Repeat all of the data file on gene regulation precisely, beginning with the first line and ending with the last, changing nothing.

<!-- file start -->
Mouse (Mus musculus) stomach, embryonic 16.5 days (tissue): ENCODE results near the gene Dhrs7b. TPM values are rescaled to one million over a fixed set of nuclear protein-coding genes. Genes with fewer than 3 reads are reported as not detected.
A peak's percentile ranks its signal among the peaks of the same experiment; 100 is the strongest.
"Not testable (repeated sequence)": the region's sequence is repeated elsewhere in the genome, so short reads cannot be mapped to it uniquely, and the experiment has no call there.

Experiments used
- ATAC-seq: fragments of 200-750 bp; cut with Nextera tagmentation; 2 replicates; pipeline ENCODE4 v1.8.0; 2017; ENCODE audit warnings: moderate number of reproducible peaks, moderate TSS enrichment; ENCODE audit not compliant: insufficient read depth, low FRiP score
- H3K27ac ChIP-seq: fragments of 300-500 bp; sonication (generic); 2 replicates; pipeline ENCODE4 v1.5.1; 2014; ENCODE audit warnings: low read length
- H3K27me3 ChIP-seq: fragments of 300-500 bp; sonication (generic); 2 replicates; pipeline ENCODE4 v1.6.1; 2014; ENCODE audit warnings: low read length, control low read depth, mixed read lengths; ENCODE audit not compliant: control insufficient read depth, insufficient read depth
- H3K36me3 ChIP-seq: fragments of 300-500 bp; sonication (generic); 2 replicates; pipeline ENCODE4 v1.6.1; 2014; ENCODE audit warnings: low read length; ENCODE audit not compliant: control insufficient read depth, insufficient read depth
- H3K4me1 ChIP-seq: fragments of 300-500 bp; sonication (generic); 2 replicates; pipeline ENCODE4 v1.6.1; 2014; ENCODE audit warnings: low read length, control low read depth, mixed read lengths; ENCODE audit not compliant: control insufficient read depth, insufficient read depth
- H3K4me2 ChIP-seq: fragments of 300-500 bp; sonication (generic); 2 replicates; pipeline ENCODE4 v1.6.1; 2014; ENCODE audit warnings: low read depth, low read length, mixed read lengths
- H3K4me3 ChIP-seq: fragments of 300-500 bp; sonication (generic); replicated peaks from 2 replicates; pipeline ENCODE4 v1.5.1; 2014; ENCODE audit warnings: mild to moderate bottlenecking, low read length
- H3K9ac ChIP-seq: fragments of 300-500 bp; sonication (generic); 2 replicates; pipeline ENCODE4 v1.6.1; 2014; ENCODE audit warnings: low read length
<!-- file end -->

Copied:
Mouse (Mus musculus) stomach, embryonic 16.5 days (tissue): ENCODE results near the gene Dhrs7b. TPM values are rescaled to one million over a fixed set of nuclear protein-coding genes. Genes with fewer than 3 reads are reported as not detected.
A peak's percentile ranks its signal among the peaks of the same experiment; 100 is the strongest.
"Not testable (repeated sequence)": the region's sequence is repeated elsewhere in the genome, so short reads cannot be mapped to it uniquely, and the experiment has no call there.

Experiments used
- ATAC-seq: fragments of 200-750 bp; cut with Nextera tagmentation; 2 replicates; pipeline ENCODE4 v1.8.0; 2017; ENCODE audit warnings: moderate number of reproducible peaks, moderate TSS enrichment; ENCODE audit not compliant: insufficient read depth, low FRiP score
- H3K27ac ChIP-seq: fragments of 300-500 bp; sonication (generic); 2 replicates; pipeline ENCODE4 v1.5.1; 2014; ENCODE audit warnings: low read length
- H3K27me3 ChIP-seq: fragments of 300-500 bp; sonication (generic); 2 replicates; pipeline ENCODE4 v1.6.1; 2014; ENCODE audit warnings: low read length, control low read depth, mixed read lengths; ENCODE audit not compliant: control insufficient read depth, insufficient read depth
- H3K36me3 ChIP-seq: fragments of 300-500 bp; sonication (generic); 2 replicates; pipeline ENCODE4 v1.6.1; 2014; ENCODE audit warnings: low read length; ENCODE audit not compliant: control insufficient read depth, insufficient read depth
- H3K4me1 ChIP-seq: fragments of 300-500 bp; sonication (generic); 2 replicates; pipeline ENCODE4 v1.6.1; 2014; ENCODE audit warnings: low read length, control low read depth, mixed read lengths; ENCODE audit not compliant: control insufficient read depth, insufficient read depth
- H3K4me2 ChIP-seq: fragments of 300-500 bp; sonication (generic); 2 replicates; pipeline ENCODE4 v1.6.1; 2014; ENCODE audit warnings: low read depth, low read length, mixed read lengths
- H3K4me3 ChIP-seq: fragments of 300-500 bp; sonication (generic); replicated peaks from 2 replicates; pipeline ENCODE4 v1.5.1; 2014; ENCODE audit warnings: mild to moderate bottlenecking, low read length
- H3K9ac ChIP-seq: fragments of 300-500 bp; sonication (generic); 2 replicates; pipeline ENCODE4 v1.6.1; 2014; ENCODE audit warnings: low read length